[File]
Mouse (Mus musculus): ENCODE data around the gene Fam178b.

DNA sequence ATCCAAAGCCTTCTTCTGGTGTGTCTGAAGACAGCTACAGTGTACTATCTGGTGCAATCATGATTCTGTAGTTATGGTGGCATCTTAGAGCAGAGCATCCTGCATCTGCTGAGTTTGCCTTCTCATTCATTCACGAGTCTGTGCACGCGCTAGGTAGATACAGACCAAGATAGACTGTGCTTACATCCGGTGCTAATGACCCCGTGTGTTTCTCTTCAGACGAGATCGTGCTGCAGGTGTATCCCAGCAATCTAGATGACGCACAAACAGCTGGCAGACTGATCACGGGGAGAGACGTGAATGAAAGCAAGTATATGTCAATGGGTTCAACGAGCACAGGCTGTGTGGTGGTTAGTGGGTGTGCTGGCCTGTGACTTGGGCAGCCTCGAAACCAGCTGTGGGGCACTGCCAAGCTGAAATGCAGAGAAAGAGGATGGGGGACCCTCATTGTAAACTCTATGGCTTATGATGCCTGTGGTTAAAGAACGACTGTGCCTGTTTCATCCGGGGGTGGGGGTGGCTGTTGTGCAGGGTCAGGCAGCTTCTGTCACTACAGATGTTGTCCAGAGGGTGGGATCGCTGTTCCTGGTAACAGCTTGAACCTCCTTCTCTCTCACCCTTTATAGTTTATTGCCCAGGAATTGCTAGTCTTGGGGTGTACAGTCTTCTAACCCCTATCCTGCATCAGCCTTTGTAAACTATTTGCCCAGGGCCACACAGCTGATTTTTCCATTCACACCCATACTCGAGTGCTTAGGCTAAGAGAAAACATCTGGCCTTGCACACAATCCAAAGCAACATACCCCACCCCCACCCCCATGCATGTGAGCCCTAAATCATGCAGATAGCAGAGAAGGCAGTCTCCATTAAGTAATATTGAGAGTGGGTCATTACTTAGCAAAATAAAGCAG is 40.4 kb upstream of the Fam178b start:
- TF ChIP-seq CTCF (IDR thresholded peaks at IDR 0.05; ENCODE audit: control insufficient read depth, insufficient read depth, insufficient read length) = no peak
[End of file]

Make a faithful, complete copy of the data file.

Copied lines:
Mouse (Mus musculus): ENCODE data around the gene Fam178b.

DNA sequence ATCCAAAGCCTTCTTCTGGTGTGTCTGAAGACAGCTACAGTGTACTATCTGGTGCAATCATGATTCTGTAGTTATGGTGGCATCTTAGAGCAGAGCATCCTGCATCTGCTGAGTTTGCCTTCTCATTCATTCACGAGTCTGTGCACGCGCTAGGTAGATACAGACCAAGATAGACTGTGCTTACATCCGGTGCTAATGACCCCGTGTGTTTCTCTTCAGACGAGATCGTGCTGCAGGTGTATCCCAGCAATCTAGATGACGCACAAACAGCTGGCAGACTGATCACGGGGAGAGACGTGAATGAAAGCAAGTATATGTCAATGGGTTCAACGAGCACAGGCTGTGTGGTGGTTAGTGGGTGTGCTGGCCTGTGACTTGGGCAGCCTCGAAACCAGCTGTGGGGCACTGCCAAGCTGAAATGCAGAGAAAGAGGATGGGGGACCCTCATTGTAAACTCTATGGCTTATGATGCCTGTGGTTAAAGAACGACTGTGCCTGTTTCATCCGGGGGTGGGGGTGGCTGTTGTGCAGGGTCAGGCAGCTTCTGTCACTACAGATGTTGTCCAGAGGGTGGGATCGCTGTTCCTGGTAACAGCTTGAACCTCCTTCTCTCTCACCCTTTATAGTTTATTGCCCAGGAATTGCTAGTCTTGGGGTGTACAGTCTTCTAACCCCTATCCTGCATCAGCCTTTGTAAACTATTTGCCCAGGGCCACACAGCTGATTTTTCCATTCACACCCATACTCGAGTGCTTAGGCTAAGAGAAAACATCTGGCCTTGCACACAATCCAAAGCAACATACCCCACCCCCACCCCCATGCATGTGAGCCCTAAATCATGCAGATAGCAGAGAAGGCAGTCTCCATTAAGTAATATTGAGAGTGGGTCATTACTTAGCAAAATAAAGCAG is 40.4 kb upstream of the Fam178b start:
- TF ChIP-seq CTCF (IDR thresholded peaks at IDR 0.05; ENCODE audit: control insufficient read depth, insufficient read depth, insufficient read length) = no peak